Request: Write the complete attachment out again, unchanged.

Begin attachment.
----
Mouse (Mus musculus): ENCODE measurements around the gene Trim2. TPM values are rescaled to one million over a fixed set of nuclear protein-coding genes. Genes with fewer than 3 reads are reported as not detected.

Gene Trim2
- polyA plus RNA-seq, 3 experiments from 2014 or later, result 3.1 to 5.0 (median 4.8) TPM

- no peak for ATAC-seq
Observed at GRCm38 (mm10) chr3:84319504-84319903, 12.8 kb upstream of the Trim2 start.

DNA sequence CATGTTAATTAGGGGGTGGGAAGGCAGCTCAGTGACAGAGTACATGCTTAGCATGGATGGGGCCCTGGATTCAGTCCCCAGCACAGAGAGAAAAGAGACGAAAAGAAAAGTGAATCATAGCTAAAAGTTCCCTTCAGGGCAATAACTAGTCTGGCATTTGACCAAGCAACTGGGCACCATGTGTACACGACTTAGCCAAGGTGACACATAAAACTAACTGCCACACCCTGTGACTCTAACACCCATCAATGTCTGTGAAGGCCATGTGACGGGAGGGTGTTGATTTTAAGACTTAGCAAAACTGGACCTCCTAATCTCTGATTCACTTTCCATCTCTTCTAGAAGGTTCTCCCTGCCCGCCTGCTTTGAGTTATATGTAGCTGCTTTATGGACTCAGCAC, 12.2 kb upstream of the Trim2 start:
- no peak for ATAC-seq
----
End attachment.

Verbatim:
Mouse (Mus musculus): ENCODE measurements around the gene Trim2. TPM values are rescaled to one million over a fixed set of nuclear protein-coding genes. Genes with fewer than 3 reads are reported as not detected.

Gene Trim2
- polyA plus RNA-seq, 3 experiments from 2014 or later, result 3.1 to 5.0 (median 4.8) TPM

- no peak for ATAC-seq
Observed at GRCm38 (mm10) chr3:84319504-84319903, 12.8 kb upstream of the Trim2 start.

DNA sequence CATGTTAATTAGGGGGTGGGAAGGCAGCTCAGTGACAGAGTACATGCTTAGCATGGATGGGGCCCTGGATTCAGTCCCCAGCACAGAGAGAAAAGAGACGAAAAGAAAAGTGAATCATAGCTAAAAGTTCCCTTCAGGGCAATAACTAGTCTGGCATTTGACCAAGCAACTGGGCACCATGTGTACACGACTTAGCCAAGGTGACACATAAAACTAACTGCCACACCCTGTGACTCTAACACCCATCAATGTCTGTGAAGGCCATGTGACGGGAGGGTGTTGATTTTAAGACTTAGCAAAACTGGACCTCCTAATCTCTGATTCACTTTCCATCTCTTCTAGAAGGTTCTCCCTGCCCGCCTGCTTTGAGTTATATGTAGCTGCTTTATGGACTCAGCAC, 12.2 kb upstream of the Trim2 start:
- no peak for ATAC-seq